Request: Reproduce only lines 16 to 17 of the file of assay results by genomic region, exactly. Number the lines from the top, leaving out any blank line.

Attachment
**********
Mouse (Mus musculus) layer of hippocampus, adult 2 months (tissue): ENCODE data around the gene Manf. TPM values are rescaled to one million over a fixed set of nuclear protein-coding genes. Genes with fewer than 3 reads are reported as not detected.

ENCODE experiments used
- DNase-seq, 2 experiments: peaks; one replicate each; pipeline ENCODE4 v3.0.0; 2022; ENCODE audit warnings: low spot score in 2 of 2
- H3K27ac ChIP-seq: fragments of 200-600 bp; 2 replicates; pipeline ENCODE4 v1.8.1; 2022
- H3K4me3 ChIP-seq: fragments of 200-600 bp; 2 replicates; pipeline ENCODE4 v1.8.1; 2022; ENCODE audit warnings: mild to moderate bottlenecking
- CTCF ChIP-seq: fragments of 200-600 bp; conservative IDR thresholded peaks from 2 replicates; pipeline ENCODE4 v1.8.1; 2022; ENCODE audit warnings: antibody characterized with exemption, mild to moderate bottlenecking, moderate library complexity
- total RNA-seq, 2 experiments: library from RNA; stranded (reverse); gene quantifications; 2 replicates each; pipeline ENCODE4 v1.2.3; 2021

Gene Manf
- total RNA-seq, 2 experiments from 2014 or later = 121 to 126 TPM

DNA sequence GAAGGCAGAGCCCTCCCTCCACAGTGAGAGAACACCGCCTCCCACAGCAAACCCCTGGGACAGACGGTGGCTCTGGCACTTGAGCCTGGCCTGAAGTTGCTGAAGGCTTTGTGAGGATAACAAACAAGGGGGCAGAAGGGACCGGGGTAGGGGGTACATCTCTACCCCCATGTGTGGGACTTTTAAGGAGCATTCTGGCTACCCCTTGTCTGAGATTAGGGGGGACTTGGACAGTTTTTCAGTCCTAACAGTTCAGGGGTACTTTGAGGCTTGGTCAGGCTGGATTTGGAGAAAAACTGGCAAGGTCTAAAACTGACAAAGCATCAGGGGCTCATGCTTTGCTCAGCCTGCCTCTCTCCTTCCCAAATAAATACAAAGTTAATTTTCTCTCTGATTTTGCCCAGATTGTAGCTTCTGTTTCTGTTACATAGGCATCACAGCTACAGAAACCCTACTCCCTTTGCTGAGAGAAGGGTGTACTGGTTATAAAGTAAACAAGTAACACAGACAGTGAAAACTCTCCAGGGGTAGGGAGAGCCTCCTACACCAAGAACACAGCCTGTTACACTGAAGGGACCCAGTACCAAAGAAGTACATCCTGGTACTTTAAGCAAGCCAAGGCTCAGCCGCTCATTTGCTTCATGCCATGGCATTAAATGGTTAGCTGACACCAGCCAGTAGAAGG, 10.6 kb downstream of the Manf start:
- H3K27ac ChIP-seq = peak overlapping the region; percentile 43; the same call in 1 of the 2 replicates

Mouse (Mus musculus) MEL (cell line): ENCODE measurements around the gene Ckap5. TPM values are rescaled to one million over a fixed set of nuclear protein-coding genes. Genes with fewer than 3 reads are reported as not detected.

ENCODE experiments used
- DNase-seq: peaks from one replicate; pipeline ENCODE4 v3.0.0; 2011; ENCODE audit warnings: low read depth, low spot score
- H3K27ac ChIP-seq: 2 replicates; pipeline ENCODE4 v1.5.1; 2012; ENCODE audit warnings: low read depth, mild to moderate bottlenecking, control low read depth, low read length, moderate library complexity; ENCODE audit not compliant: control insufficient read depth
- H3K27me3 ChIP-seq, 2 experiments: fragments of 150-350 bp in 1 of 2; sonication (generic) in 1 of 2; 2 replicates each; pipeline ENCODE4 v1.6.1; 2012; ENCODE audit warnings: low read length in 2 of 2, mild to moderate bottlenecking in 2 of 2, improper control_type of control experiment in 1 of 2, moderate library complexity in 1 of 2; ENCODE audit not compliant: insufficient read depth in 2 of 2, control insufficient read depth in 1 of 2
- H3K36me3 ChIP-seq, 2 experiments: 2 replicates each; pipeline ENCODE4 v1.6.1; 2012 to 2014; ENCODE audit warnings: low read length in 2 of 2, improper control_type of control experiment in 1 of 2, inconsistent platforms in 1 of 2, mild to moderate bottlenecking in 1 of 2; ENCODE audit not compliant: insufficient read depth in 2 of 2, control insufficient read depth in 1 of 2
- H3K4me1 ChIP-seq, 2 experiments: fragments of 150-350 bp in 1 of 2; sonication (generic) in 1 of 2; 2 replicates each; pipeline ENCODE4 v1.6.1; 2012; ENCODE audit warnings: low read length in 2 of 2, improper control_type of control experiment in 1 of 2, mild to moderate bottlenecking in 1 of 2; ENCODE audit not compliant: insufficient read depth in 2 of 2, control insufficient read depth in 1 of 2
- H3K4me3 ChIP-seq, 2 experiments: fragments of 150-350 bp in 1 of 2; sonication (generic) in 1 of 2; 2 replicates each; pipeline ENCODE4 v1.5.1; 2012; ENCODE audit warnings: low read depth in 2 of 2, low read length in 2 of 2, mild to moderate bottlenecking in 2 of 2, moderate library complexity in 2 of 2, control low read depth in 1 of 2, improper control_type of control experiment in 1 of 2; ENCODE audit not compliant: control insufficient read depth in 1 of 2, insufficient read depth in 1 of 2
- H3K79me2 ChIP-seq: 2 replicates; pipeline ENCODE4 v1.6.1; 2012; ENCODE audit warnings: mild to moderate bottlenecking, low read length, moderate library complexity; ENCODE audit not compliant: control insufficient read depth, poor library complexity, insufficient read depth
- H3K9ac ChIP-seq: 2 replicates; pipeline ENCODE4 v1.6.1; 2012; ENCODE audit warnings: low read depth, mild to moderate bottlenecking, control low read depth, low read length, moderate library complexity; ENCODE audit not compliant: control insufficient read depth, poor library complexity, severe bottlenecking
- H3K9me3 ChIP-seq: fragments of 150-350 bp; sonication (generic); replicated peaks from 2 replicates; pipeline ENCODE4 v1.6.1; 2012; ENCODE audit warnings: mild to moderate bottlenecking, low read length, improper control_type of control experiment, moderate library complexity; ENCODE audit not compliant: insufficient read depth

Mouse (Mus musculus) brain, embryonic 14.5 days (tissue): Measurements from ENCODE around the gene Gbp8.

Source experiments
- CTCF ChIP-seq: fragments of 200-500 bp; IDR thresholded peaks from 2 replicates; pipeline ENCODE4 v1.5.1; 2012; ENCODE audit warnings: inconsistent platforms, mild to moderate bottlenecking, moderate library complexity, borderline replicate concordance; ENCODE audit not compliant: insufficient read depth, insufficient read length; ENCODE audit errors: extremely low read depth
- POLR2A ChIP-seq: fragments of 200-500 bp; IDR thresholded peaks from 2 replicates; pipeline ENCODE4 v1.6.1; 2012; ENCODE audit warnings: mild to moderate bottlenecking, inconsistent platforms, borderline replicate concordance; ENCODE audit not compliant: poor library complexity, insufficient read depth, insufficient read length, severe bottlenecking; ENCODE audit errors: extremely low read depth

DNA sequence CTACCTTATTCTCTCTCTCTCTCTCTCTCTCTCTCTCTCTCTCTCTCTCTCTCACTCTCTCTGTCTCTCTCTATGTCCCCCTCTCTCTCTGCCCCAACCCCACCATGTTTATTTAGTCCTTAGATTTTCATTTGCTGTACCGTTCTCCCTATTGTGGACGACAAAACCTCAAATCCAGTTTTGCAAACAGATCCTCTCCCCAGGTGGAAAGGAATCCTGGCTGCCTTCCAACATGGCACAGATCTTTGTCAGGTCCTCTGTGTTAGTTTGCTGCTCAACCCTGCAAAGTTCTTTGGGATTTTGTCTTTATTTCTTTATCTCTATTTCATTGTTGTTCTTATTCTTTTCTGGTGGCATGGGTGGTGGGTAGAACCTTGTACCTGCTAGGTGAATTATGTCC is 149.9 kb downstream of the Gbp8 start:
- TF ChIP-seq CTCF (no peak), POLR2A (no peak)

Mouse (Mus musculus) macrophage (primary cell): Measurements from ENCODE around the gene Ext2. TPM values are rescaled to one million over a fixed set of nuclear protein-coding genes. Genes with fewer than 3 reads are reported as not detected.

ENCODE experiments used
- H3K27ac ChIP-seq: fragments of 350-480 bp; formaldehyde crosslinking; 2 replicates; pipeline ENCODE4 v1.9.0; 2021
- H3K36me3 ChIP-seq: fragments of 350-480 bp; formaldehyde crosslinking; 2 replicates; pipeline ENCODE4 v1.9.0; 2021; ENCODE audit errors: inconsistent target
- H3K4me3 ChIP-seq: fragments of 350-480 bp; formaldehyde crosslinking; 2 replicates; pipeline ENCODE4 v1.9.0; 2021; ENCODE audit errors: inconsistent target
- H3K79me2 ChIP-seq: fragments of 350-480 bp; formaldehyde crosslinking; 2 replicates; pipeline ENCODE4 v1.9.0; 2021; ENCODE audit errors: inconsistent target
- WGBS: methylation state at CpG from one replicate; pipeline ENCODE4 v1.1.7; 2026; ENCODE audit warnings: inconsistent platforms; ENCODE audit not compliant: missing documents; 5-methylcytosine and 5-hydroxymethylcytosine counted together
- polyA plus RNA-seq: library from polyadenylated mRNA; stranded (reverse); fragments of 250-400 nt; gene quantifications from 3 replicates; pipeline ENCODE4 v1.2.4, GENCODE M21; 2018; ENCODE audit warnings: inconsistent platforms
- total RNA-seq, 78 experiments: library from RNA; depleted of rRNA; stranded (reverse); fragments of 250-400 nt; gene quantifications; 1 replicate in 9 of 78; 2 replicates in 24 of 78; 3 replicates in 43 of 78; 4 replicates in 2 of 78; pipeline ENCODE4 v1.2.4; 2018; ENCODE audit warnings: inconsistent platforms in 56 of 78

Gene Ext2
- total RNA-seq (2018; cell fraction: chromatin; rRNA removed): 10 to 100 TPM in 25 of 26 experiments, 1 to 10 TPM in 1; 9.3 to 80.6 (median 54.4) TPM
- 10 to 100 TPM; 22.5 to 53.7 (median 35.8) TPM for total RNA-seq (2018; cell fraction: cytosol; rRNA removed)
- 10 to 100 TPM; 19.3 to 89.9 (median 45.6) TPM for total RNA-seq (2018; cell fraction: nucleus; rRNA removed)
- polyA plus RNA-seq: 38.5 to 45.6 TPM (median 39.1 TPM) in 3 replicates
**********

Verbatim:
- H3K27me3 ChIP-seq, 2 experiments: fragments of 150-350 bp in 1 of 2; sonication (generic) in 1 of 2; 2 replicates each; pipeline ENCODE4 v1.6.1; 2012; ENCODE audit warnings: low read length in 2 of 2, mild to moderate bottlenecking in 2 of 2, improper control_type of control experiment in 1 of 2, moderate library complexity in 1 of 2; ENCODE audit not compliant: insufficient read depth in 2 of 2, control insufficient read depth in 1 of 2
- H3K36me3 ChIP-seq, 2 experiments: 2 replicates each; pipeline ENCODE4 v1.6.1; 2012 to 2014; ENCODE audit warnings: low read length in 2 of 2, improper control_type of control experiment in 1 of 2, inconsistent platforms in 1 of 2, mild to moderate bottlenecking in 1 of 2; ENCODE audit not compliant: insufficient read depth in 2 of 2, control insufficient read depth in 1 of 2